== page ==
DALLAS (CBSDFW.COM/AP) — While airlines across the country, including Fort Worth-based American Airlines and Dallas-based Southwest, are waiting to divvy up their portion of billions in federal aid, the Treasury Department wants airlines to be specific about how they plan on paying back any loans they receive.

As it stands some $25 billion in grants are being offered to keep airline employees on the payroll during the coronavirus outbreak.

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The economic-relief bill passed last week gives the Treasury Secretary the power to take an equity stake in airlines that get taxpayer help.

The law provides money for grants and another $25 billion in loans or loan guarantees for passenger airlines hurt by the severe drop in travel from the outbreak. The number of people going through security checkpoints at U.S. airports has plunged more than 90% from a year ago, and airlines have suspended nearly all of their international flights. 

The Treasury Department warned airlines in a document posted Monday night to apply for aid by late Friday or face delays in processing their requests. If they fail to apply by April 27, they could be shut out.

American Airlines said it will seek $12 billion. Other carriers said Tuesday they were still reviewing the terms. Airline CEOs and unions lobbied Congress and the White House for the grant money, which must be spent on payroll expenses that avoid the need for layoffs.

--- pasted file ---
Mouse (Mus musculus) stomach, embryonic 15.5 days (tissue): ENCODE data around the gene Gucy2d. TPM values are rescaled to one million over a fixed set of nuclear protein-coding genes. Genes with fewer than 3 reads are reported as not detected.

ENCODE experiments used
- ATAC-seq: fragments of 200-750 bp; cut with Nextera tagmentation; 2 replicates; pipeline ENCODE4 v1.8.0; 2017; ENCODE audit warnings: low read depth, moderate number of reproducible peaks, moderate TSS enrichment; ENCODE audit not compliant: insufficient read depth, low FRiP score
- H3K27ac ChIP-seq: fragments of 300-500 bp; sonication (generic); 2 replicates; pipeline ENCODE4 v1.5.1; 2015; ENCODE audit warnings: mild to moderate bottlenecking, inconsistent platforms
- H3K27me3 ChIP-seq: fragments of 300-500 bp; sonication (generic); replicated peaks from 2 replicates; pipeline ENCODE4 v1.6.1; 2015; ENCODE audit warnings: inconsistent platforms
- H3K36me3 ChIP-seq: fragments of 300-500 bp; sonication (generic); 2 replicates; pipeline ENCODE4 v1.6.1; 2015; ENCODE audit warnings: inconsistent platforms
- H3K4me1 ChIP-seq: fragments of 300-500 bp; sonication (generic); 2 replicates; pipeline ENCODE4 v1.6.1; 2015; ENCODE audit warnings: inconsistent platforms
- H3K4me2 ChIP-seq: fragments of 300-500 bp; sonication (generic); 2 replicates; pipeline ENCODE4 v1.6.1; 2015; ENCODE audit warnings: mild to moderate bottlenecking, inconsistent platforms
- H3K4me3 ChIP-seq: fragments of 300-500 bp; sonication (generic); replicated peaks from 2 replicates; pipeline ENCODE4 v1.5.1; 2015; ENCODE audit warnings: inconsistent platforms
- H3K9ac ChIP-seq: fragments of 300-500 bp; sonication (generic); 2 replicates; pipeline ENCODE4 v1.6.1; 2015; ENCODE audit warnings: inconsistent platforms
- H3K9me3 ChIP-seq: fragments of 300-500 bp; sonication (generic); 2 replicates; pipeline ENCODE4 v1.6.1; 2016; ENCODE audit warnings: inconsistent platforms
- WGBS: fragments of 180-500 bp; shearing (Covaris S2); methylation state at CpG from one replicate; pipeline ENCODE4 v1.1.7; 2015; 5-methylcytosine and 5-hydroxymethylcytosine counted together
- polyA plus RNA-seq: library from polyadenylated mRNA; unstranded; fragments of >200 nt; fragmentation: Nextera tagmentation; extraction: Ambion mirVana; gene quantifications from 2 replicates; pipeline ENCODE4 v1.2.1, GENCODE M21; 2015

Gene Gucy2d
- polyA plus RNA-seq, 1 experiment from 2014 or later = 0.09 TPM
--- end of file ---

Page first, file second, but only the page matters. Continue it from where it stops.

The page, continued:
It was not immediately clear whether the Treasury will go ahead take partial ownership of the airlines or how big those stakes might be. Treasury directed airlines to “identify financial instruments to be issued to the Secretary that, in the sole determination of the Secretary, provide appropriate compensation to the Federal Government for the provision of payroll support.”

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That could include warrants, preferred stock, debt or other options. A key and unresolved issue is the price at which warrants could be converted to stock, according to industry officials.

J.P. Morgan analyst Jamie Baker said Treasury seemed to be letting airlines set the cost of getting grants, at least initially. Negotiations over terms such as equity stakes are likely to follow, but the cost is unclear, he said.

The money would come with other strings, notably a requirement to avoid laying off or cutting pay for workers through September and a ban on airlines purchasing their own stock.

To get government loans, airlines will have to show that other credit isn’t available — potentially a serious obstacle, because the carriers have lined up billions in private credit in recent weeks.

On Tuesday, the Transportation Department made it easier for airlines to comply with another condition of federal aid — that they keep flying to all U.S. airports they served before March 1. They will be allowed to consolidate flights among nearby cities and in some cases fly less often.

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